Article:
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I struggle with memories of his love for our children

By Vision Reporter

Added 16th June 2011 03:00 AM

ON July 11, 2010, al-Shaabab, a terrorist group based in Somalia, launched two heinous bomb attacks on innocent Ugandans at Kyadondo Rugby club and the Ethiopian village Restaurant in Kabalagala that left 79 people dead and several others injured.

ON July 11, 2010, al-Shaabab, a terrorist group based in Somalia, launched two heinous bomb attacks on innocent Ugandans at Kyadondo Rugby club and the Ethiopian village Restaurant in Kabalagala that left 79 people dead and several others injured.

ON July 11, 2010, al-Shaabab, a terrorist group based in Somalia, launched two heinous bomb attacks on innocent Ugandans at Kyadondo Rugby club and the Ethiopian village Restaurant in Kabalagala that left 79 people dead and several others injured. New Vision is remembering the innocent Ugandans who perished in the tragedy and Vique-Ocean Kahinju brings you the ordeal of the family that lost a father.

“He never went out that much. He always returned home early from work. But on the day he went and stayed out long, my husband never returned.”

The sadness in Annet Namubiru’s voice is unmistakable. At 27 years of age, she had many years of marital bliss ahead or so she thought.

Today it is just her and her children. Simon Mwebaza, 41, the man who would have completed the family unit; her husband and father of her children is gone.

Nearly one year on, Namubiru continues to ask: “Why me? Why my family?”

At home, Namubiru has become the father and mother for her children, preparing dinner, helping the kids with homework and working hard to keep the young ones in school.

Namubiru could not continue with her education after Senior Four due to financial constraints.

She has become battle-hardened; you could say, so much that she willingly talked to us about the events that brought the life of the father of her two children to a sudden death.

“He had earlier called to say he had received free tickets to watch the World Cup soccer final at Kyadondo Rugby club,” Namubiru says.

She does not speak for long before tears roll down her cheeks. She still wonders why a man who never went out to watch football ended up at Kyadondo to watch the World Cup.

The long wait

“I returned home from work that day at about 10:00pm. I waited for Simon to come home but he did not.

When I tried to call his phone, it was switched off. I thought he had decided to spend a night at a friend’s house,” recounts Namubiru, who then worked in a city restaurant.

Concerned, Namubiru thought about checking at WBS television station, where her husband worked as a supervisor.

“But before I could get there, I received a call from Simon’s boss. She was asking me if I knew where he was. I asked her in return if she knew where he was,” she recounts.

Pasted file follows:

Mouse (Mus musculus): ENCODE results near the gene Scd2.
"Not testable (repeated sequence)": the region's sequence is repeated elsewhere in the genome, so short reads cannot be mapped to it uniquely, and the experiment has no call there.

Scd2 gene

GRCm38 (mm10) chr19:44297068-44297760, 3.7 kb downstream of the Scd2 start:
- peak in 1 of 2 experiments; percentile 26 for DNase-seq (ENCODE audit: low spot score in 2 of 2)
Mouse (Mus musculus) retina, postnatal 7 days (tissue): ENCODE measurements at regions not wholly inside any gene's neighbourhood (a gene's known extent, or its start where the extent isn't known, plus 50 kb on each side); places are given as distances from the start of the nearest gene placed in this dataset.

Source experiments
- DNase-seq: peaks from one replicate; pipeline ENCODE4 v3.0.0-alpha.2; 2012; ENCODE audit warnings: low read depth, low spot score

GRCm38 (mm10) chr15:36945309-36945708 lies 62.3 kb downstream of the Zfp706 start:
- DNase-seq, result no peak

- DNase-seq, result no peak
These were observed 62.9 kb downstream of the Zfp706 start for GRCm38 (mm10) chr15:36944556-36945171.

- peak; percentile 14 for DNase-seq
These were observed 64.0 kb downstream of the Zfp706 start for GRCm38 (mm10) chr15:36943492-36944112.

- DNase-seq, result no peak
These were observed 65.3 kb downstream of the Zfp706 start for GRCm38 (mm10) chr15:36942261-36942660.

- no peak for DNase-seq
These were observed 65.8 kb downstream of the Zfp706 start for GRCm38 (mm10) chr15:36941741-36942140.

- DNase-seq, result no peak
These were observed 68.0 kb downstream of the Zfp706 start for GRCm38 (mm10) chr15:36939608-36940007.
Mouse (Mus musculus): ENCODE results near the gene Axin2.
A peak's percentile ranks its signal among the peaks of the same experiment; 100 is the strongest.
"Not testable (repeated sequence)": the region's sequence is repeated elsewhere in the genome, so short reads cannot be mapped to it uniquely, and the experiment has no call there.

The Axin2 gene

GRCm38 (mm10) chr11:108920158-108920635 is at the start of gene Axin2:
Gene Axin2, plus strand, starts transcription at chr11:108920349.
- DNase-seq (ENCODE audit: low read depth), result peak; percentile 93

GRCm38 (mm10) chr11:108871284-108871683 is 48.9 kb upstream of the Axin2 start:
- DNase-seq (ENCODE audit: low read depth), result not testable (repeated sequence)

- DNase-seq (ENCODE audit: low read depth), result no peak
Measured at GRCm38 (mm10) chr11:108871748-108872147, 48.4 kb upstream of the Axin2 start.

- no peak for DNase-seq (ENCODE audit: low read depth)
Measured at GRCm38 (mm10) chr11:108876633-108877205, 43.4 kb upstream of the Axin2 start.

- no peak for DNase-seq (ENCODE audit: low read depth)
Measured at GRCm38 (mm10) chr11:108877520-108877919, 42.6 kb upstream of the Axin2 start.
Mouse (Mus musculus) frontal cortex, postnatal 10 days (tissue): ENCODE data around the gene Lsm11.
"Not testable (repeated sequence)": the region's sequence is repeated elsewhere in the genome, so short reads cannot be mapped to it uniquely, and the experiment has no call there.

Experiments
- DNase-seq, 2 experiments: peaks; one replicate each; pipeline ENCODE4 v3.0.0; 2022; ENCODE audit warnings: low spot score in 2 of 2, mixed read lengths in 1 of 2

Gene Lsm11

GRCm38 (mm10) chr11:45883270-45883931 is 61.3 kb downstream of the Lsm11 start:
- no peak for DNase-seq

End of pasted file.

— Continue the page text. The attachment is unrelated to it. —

Namubiru says, her husband’s boss had known about Simon’s demise, but did not want to let on.

“Much later, another WBS staff member called and told me to buy Bukedde newspaper. I was terrified to buy the newspaper, but I braved on, only to see my husband’s name. He was dead,” she says.

With some financial assistance from WBS, Namubiru went to Mulago Hospital, where she obtained her husband’s body and later proceeded for burial.

“I am grateful to WBS TV for giving a befitting burial to my husband. I also thank the Government for compensating the families of the bomb victims,” says Namubiru.

Getting on with life

“Since I lost my husband, I have been struggling with the memories of his cheerfulness, his love for our children and our friendship. I will always miss him,” she narrates.
Namubiru has tried very much to forget the ugly past, but she is weighed down by the grief and sometimes she cries.

“I feel particularly sad when my four-year-old son asks me about his father’s whereabouts. He insists on seeing him. He is such an intelligent boy, asking questions that are way above his age,” she says.

Sometimes, Namubiru adds, my son demands to sleep with his father.
“But I often act tough. I have had to tell him the truth.”

Namubiru has decided to look up to God for solace.
“We are all believers in God’s plans for us,” she admits.

However, this does not stop her from worrying about the challenges of single motherhood.

“But I always try to keep my mind off worries. Thank God, I have a small business to sustain my children in the absence of their father,” Namubiru says.

Operating a small stall selling vegetables, life is a struggle for Namubiru.

With the rising cost of living, the income from the business can barely afford them rent and feeding. But it is hope that keeps her going.

She appeals to the Government to improve security in public places as a measure to secure the lives of Ugandans.

Then, she believes, her husband’s death will not have been in vain.


I struggle with memories of his love for our children

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